Waiting for a miracle
by Camillo de Marco
- With a measured approach and secular curiosity, the Austrian director tackles one of the major themes of Catholic orthodoxy, the miracle, through a young paraplegic’s "journey of hope"
Cinema and the sacred have always been profoundly intertwined and great film masters have been drawn to the subject of spirituality and the aesthetic and symbolic richness of religion: Bresson, Dreyer, Rossellini, Pasolini (more than any other and in conflict with Catholicism), explored the link between the transcendental, myth and death. Postmodern cinema went on to reject God (Star Wars) or exploit him (Mel Gibson), but always returned to new forms of spirituality.
With a sober and measured approach, but not without a lively curiosity, 37-year-old Austrian filmmaker Jessica Hausner tackles the subject through one of the traditional themes of modern Catholicism, the pilgrimage to Lourdes. Her film, simply entitled Lourdes [+see also:
interview: Jessica Hausner
film profile], recounts a few days spent in France’s second most-visited city (with its 230 hotels and over 6m visitors per year) by a young woman, Christine, who is confined to a wheelchair by multiple sclerosis. She is played by Sylvie Testud, who prepared for the role by working with paralytics and physiotherapists.
Accompanied by volunteers from the Order of Malta, Christine travels through this highly-organised system, a sort of smooth-running "Disneyland of miracles", as it’s been called, with its four basilicas. These include an enormous, underground basilica which hosts up to 25,000 worshippers, houses the 16 pools in which the sick immerse themselves, as well as open spaces for mass gatherings, the tent for the Eucharistic Adoration and the confessional building.
To the young volunteer, Maria (Léa Seydoux), who assists her and asks her why she has come to Lourdes, Christine replies that it is the only way to travel and meet people. Christine thus has a wary attitude and probably isn’t expecting much from this place. The isolation caused by her illness is experienced as a punishment. She could have had a family, job and friends, but instead feels totally useless. And she watches with envy as Maria flirts with the young, male volunteers.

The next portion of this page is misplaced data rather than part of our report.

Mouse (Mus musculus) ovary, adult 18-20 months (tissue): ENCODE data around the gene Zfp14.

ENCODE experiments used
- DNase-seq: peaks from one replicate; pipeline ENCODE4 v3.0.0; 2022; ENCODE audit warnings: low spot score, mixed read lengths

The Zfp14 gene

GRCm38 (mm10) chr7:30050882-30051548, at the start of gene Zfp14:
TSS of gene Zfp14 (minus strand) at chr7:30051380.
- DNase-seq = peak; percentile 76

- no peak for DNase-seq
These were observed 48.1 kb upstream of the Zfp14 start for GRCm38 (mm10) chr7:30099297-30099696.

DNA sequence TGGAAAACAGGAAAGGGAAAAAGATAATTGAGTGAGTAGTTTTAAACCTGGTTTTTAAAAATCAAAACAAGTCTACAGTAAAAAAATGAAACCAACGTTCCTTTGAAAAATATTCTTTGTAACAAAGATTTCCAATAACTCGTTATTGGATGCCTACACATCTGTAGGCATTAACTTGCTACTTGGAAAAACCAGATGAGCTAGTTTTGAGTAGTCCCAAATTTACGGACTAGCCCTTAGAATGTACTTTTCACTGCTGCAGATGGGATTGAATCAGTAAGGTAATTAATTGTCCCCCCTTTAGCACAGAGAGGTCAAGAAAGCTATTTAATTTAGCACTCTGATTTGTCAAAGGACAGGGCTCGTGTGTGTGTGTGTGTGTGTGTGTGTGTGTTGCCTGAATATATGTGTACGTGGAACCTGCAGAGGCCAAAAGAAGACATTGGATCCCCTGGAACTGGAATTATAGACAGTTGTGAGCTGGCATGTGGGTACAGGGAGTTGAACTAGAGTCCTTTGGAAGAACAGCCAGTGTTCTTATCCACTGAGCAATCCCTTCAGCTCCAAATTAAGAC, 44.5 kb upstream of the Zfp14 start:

The director, whose film Lourdes follows on from her family saga Lovely Rita [+see also:
film profile] and the dark, labyrinthine rooms of Hotel [+see also:
film profile], shows us without hypocrisy or complacency a snapshot of modern Catholic life and reveals her characters’ humanity.
When the "miracle" occurs and Christine slowly gets up from her chair like a risen Lazarus, the pious women wonder "but why her and not somebody else?", showing little Christian charity but an immense credibility. And they receive a rather vague answer when they ask the same question to the priest accompanying them.
It is irrelevant whether Christine is cured or whether this is merely an improvement in her condition before a relapse, as the doctors on the miracle committee conclude. Hausner is interested in showing the ambiguity and cruelty of this phenomenon, without engaging in iconoclastic provocations. She commented at the Venice Film Festival: "For me, this film has been a journey of research, at the end of which I’ve discovered that if there is a God, he’s unfair".
Christine glimpses the possibility of giving meaning to her life, and experiences a moment of happiness. It doesn’t matter if the world (or God) is unfair. As Father Nigel says in his futile attempt to alleviate the protagonist’s suffering, "In a sense, we are all strapped in a wheelchair".
(Translated from Italian)